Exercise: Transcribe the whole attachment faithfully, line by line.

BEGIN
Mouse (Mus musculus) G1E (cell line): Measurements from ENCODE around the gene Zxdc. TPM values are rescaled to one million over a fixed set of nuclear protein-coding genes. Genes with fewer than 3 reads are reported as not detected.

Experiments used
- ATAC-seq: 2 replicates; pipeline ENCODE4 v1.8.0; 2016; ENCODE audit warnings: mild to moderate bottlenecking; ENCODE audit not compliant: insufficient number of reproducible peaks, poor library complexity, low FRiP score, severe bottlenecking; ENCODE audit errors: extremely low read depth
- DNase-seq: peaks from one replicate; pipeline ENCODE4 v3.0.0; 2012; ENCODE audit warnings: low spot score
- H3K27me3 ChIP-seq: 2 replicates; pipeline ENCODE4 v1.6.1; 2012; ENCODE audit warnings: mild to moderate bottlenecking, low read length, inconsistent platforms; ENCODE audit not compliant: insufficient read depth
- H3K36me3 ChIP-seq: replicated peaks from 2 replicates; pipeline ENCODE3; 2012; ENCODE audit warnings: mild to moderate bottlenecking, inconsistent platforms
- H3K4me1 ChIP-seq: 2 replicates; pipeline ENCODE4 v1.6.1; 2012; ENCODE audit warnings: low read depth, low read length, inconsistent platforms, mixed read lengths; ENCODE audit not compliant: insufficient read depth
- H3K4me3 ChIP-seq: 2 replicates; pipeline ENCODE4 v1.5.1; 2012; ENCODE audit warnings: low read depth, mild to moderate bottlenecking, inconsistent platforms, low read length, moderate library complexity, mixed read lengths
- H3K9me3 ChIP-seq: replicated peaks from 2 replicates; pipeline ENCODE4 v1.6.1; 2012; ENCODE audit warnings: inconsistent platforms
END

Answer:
Mouse (Mus musculus) G1E (cell line): Measurements from ENCODE around the gene Zxdc. TPM values are rescaled to one million over a fixed set of nuclear protein-coding genes. Genes with fewer than 3 reads are reported as not detected.

Experiments used
- ATAC-seq: 2 replicates; pipeline ENCODE4 v1.8.0; 2016; ENCODE audit warnings: mild to moderate bottlenecking; ENCODE audit not compliant: insufficient number of reproducible peaks, poor library complexity, low FRiP score, severe bottlenecking; ENCODE audit errors: extremely low read depth
- DNase-seq: peaks from one replicate; pipeline ENCODE4 v3.0.0; 2012; ENCODE audit warnings: low spot score
- H3K27me3 ChIP-seq: 2 replicates; pipeline ENCODE4 v1.6.1; 2012; ENCODE audit warnings: mild to moderate bottlenecking, low read length, inconsistent platforms; ENCODE audit not compliant: insufficient read depth
- H3K36me3 ChIP-seq: replicated peaks from 2 replicates; pipeline ENCODE3; 2012; ENCODE audit warnings: mild to moderate bottlenecking, inconsistent platforms
- H3K4me1 ChIP-seq: 2 replicates; pipeline ENCODE4 v1.6.1; 2012; ENCODE audit warnings: low read depth, low read length, inconsistent platforms, mixed read lengths; ENCODE audit not compliant: insufficient read depth
- H3K4me3 ChIP-seq: 2 replicates; pipeline ENCODE4 v1.5.1; 2012; ENCODE audit warnings: low read depth, mild to moderate bottlenecking, inconsistent platforms, low read length, moderate library complexity, mixed read lengths
- H3K9me3 ChIP-seq: replicated peaks from 2 replicates; pipeline ENCODE4 v1.6.1; 2012; ENCODE audit warnings: inconsistent platforms